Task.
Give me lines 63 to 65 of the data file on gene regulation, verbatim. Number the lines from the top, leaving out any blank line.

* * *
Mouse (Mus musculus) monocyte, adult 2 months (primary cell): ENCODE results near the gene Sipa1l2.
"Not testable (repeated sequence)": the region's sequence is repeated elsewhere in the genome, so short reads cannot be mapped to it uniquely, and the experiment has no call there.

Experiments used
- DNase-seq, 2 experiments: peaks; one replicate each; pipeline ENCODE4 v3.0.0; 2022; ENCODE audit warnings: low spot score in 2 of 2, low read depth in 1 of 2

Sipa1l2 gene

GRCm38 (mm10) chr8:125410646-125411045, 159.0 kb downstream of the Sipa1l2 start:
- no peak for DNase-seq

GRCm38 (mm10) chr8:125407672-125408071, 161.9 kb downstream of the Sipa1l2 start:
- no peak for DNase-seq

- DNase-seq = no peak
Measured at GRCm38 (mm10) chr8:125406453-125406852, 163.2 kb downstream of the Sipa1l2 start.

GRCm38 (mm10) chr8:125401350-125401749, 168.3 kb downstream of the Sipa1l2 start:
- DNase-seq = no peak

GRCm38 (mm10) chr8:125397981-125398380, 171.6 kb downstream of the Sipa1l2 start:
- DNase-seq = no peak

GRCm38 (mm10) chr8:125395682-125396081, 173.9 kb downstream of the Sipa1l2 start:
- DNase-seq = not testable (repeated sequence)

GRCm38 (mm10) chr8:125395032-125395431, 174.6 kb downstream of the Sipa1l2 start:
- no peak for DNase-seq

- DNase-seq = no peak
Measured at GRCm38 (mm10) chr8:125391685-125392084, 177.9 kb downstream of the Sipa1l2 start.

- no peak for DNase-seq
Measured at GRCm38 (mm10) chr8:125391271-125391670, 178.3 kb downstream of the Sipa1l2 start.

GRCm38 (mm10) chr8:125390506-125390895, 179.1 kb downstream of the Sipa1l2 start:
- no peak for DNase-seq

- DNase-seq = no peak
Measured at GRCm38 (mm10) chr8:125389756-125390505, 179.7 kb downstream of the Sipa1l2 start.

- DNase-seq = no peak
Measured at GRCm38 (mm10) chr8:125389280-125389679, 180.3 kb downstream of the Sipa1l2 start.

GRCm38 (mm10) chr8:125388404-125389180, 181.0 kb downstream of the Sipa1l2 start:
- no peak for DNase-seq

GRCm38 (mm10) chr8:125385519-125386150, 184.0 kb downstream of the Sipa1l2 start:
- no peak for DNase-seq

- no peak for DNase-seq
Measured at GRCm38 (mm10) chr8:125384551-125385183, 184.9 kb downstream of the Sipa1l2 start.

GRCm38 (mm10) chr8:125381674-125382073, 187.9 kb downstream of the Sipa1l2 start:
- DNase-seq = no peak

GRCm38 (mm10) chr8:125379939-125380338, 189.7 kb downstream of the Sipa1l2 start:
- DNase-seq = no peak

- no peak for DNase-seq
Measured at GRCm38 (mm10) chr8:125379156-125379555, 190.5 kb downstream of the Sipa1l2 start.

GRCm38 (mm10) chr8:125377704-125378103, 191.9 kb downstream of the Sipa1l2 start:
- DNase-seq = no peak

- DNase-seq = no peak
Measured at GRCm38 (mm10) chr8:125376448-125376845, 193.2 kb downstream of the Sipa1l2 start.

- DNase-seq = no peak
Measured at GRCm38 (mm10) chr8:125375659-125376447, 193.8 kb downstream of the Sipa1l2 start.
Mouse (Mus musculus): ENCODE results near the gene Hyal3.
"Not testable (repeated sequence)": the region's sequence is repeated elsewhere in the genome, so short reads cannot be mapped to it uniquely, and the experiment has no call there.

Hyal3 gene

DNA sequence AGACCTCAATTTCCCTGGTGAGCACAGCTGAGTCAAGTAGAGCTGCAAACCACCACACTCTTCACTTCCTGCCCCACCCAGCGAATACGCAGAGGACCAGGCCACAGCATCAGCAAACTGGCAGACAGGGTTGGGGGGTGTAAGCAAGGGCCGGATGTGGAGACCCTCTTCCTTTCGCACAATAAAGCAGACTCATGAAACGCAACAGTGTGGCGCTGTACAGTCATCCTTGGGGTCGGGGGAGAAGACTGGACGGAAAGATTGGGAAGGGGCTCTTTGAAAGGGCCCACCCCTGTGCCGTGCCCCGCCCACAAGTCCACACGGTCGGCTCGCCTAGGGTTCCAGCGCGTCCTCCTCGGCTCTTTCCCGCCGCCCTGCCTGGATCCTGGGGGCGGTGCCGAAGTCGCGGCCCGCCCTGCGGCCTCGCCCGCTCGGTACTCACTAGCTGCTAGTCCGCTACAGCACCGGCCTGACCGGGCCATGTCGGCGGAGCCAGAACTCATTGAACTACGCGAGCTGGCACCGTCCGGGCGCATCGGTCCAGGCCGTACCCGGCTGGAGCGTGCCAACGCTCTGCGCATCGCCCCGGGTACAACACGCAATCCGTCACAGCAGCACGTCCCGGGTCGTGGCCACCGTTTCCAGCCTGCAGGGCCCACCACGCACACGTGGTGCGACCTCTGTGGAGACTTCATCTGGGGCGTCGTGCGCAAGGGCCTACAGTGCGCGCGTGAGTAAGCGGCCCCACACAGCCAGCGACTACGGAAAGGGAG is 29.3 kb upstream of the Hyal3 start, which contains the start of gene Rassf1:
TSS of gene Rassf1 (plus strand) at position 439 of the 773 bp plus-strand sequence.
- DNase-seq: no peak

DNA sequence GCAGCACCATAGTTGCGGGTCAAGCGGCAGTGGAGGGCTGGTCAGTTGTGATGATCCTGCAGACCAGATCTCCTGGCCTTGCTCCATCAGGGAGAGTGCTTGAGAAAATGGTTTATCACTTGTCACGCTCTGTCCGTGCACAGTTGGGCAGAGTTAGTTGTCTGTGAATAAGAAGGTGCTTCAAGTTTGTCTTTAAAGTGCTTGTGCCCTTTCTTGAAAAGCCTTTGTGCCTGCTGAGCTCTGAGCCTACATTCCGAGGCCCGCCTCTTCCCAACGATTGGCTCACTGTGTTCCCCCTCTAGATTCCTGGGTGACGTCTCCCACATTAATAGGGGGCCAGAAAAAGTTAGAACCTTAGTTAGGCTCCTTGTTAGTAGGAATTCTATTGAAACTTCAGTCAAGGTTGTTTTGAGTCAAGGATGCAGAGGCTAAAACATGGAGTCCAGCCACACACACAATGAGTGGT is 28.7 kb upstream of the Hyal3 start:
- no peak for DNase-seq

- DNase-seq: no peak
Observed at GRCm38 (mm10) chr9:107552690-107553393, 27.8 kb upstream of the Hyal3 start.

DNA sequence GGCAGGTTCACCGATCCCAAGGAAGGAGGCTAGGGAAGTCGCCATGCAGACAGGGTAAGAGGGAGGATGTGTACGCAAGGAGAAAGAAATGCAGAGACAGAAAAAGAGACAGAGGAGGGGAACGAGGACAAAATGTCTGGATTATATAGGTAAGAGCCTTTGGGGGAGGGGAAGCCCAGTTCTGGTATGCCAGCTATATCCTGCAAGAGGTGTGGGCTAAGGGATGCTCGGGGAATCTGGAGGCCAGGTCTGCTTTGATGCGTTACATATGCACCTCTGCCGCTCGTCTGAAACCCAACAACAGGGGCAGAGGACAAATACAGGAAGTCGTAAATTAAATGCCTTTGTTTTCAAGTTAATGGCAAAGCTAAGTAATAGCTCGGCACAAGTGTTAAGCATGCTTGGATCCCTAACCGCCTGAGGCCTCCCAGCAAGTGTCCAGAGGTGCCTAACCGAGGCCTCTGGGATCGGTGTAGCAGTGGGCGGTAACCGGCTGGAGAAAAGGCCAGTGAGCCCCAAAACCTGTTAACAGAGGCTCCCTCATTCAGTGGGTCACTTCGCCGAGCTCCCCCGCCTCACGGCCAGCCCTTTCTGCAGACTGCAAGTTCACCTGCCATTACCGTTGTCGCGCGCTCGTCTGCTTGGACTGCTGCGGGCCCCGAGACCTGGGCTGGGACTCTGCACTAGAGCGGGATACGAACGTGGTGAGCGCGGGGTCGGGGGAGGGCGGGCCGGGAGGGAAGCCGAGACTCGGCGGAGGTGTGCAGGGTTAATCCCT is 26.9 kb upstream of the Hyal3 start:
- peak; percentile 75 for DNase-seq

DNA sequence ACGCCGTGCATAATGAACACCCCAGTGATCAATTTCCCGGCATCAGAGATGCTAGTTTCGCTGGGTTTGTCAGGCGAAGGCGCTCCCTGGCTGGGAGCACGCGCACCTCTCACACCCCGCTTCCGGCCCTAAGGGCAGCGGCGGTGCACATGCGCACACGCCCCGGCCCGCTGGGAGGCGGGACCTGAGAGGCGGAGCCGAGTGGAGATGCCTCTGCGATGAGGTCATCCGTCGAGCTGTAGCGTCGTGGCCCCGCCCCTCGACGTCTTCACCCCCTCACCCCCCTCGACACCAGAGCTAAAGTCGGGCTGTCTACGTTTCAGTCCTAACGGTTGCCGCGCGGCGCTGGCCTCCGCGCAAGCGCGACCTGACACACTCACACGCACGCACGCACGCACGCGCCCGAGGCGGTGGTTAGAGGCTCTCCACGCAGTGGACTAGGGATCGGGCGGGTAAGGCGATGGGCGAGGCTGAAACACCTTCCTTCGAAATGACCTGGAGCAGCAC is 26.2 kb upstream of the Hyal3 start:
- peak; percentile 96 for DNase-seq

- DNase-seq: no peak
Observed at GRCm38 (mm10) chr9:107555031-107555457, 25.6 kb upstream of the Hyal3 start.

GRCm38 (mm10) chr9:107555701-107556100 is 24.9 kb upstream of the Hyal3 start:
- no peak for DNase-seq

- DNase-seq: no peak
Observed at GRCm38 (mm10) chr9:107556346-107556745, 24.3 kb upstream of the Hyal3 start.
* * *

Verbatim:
Observed at GRCm38 (mm10) chr9:107555031-107555457, 25.6 kb upstream of the Hyal3 start.

GRCm38 (mm10) chr9:107555701-107556100 is 24.9 kb upstream of the Hyal3 start:
- no peak for DNase-seq